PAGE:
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Sir Fulke Greville

Tomb May Hold Answer to How Much Shakespeare Actually Wrote

February 15, 2010 11:00 AM
by Liz Colville
A sarcophagus in an English parish church built by the writer Fulke Greville, a Shakespeare contemporary, could contain clues about several works traditionally attributed to Shakespeare.

Tomb May Contain Key Manuscripts

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St. Mary’s Church in Warwick, England, contains a tomb that parishioners believe may contain clues about Shakespeare’s work. The church was built by Fulke Greville, a “prominent 17th-century nobleman, … scholar, soldier, statesman,” spy, writer and Shakespeare contemporary who “some believe is the true author of several of the Bard's works,” according to the Daily Telegraph.

Some of the writings of Greville, a “distant ancestor” of the historian A.W.L. Saunders, have suggested to Saunders that there are manuscripts contained in the tomb; a radar scan of the tomb shows “three ‘box like’ shapes,” according to the Telegraph’s David Harrison. The manuscripts would still be intact if they had been encased in lead boxes, which was a common practice at the time.

The next step is to feed an endoscope—a tube with a camera at the end often used in medicine—inside the tomb. Just last week Chancellor Stephen Eyre of the Consistory Court of the Diocese of Coventry gave an expert team of archaeologists permission to explore the monument using an endoscope. The process will be supervised by Professor Warwick Rodwell, a consultant archaeologist to Westminster Abbey in London, and is likely to commence within six weeks.

The project is being criticized on “ethical grounds” by the local diocesan advisory committee and Church Buildings Council, partly because the church is looking to improve its financial situation by opening up the tomb and inviting visitors to viewings.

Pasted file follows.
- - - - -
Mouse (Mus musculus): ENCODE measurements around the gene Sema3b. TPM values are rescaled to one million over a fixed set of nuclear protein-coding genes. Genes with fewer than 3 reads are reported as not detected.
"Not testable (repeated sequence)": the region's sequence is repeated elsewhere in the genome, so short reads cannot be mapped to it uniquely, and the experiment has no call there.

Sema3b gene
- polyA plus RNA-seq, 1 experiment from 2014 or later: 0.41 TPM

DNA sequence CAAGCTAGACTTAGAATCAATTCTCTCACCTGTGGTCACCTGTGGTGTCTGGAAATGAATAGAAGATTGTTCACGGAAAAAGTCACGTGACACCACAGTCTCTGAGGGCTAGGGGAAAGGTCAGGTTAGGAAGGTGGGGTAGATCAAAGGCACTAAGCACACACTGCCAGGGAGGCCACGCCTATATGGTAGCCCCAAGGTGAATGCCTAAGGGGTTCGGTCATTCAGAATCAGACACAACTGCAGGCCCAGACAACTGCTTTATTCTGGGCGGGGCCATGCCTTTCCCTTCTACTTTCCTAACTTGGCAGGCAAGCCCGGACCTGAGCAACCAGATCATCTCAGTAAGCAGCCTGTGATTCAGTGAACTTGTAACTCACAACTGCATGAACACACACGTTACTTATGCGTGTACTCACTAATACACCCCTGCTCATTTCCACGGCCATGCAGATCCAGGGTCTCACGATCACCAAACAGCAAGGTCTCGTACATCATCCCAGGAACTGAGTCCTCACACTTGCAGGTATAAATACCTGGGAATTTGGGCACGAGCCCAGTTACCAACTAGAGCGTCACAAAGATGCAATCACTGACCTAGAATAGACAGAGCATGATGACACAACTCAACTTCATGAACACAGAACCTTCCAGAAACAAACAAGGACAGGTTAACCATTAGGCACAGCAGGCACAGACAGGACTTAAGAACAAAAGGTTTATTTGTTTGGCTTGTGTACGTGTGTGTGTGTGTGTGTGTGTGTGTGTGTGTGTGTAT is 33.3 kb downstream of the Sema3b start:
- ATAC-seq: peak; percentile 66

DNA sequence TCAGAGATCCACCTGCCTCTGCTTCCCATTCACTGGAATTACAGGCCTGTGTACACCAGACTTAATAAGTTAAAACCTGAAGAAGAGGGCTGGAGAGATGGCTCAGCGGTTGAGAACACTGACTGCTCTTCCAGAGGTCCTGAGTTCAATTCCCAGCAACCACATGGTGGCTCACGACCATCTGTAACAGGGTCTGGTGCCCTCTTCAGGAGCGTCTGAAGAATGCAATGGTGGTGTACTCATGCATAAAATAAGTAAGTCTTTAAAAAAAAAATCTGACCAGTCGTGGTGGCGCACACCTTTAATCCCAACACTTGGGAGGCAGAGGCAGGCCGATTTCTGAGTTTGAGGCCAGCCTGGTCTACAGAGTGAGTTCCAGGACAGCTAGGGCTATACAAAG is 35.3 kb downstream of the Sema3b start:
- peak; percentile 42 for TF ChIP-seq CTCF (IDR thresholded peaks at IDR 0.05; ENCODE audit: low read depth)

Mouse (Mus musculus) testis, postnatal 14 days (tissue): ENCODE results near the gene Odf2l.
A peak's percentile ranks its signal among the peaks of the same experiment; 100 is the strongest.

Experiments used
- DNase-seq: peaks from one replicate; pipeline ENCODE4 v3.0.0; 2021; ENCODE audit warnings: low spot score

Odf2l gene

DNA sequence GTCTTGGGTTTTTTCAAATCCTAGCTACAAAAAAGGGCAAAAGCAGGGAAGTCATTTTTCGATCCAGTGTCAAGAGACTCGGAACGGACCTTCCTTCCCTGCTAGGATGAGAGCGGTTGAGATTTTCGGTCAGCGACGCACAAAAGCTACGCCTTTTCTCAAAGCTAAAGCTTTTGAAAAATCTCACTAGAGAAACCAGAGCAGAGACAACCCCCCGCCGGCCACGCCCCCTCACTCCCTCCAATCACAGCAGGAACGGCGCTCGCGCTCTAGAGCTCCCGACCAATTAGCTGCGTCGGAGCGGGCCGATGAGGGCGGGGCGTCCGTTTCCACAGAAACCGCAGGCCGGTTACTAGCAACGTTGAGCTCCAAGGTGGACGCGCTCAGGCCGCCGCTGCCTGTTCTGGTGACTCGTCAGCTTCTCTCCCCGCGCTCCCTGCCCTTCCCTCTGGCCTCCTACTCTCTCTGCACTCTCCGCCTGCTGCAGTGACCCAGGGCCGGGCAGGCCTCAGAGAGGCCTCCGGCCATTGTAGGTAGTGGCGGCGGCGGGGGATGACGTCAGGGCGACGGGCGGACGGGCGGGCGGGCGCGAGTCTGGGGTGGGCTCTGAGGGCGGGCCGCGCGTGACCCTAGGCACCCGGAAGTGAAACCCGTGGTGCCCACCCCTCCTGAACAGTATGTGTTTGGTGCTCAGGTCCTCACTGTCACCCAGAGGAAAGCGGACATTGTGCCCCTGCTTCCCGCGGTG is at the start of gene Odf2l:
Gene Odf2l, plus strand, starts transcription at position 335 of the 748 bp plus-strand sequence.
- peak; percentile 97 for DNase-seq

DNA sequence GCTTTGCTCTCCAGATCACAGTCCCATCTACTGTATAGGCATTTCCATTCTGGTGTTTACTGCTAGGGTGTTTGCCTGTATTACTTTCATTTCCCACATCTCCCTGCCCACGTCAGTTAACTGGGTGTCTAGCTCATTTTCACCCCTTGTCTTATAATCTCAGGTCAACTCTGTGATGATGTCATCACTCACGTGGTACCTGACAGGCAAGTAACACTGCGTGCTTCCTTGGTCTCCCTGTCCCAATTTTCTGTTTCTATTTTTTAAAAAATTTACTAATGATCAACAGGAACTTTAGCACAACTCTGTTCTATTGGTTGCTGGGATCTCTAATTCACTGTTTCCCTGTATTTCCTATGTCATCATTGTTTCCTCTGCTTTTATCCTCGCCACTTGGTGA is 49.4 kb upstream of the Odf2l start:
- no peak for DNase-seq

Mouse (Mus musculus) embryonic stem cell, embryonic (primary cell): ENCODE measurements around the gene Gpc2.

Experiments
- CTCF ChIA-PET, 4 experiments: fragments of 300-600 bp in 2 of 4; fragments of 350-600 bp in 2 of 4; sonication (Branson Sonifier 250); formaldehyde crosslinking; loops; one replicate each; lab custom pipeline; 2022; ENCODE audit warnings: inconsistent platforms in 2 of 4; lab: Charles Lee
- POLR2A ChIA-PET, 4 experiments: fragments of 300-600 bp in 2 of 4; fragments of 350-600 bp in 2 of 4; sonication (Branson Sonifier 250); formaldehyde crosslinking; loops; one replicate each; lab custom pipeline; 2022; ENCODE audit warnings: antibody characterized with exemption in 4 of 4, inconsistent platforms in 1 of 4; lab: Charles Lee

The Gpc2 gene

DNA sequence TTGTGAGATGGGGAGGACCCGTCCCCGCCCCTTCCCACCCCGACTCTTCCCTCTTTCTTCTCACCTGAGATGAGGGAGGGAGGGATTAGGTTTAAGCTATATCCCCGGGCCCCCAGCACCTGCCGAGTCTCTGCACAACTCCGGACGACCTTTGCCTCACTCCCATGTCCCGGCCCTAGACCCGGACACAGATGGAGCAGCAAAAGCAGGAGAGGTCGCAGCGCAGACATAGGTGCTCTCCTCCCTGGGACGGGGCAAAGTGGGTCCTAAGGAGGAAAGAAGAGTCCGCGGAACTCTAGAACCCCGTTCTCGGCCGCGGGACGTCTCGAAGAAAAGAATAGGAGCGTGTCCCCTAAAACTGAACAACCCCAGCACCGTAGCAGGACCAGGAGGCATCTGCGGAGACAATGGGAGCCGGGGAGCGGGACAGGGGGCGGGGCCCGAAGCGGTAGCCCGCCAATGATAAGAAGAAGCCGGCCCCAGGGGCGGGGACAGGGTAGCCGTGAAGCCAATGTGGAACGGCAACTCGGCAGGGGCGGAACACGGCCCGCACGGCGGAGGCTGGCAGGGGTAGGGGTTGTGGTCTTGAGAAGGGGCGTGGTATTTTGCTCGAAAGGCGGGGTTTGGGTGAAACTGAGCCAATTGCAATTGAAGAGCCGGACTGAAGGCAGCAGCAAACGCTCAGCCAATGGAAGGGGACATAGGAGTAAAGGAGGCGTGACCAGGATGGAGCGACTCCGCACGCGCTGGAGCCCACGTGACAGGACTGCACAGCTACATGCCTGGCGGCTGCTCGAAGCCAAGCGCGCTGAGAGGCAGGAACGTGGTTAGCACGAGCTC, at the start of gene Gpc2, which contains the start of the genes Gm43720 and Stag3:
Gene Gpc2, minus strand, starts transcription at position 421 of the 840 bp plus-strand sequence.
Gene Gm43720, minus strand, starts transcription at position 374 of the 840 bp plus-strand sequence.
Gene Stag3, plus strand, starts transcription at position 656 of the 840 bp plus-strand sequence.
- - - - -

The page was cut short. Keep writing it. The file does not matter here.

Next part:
Saunders insists it is worth exploring. “Fulke spent the equivalent of £300,000 [nearly $500,000] today on a marble sarcophagus at St Mary's,” he told the Telegraph. “No man would build something like that and leave it empty. There is definitely something down there and we want to find out what it is.”

Background: “Would the Real Will Please Stand Up?”

Were the numerous works, including plays and poems, attributed to William Shakespeare really written by the actor from Stratford-upon-Avon? There have been plenty of scholars convinced otherwise, and candidates other than Greville include Sir Francis Bacon, fellow playwright Christopher Marlowe and others.

Speculation about Marlowe, Bacon and Greville may convince some, but arguably the leading contender for authorship of some of Shakespeare’s work is Edward de Vere, the 17th Earl of Oxford. The de Vere theory first emerged in the early 20th century. J. Thomas Looney conducted a methodical investigation to see who fit the criteria for authorship suggested by the material in the plays themselves: a mature man of recognized genius, unconventional, of pronounced and known literary tastes, a poet of recognized talent, superior education, knowledge of courtly sports such as falconry, a lover of Italy and so forth. He found just such a man in Edward de Vere.

Key Player: Fulke Greville (1554-1628)

Fulke Greville, 1st Baron Brooke, was born in Warwickshire, England, in 1554 and is known for his 1652 work on his friend and Elizabethan politician Sir Philip Sidney, “Life of the Renowned Sir Philip Sidney.” Greville, a “favourite” of Queen Elizabeth I, also wrote treatises, plays and a collection of sonnets, the latter of which “differed in tone from most Elizabethan cycles, its treatment being realistic and ironic,” according to Encyclopedia Britannica.

Greville was a well-traveled diplomat under Elizabeth I, and served as treasurer of the navy and, under James I, chancellor of the Exchequer. He lived at Warwick Castle and died in 1628 from stab wounds “inflicted by a disgruntled manservant,” according to Britannica.

Key Player: William Shakespeare (1564-1616)

William Shakespeare is widely believed to have been born in Stratford-upon-Avon, England, in 1564. He is also widely considered “the greatest writer in world literature,” Britannica reports. He lived a humble life, receiving only a grammar school education and working as an actor and playwright. At the age of 18, he married a local woman named Anne Hathaway. Best known for his plays, Shakespeare’s style was “marked by extraordinary poetry; vivid, subtle, and complex characterizations; and a highly inventive use of English.”

Reference: Web Guide to Shakespeare

FindingDulcinea’s Web Guide to Shakespeare links to reputable scholarly Web sources to help students, educators and literary minds find out more about the bard’s life, influence and works.
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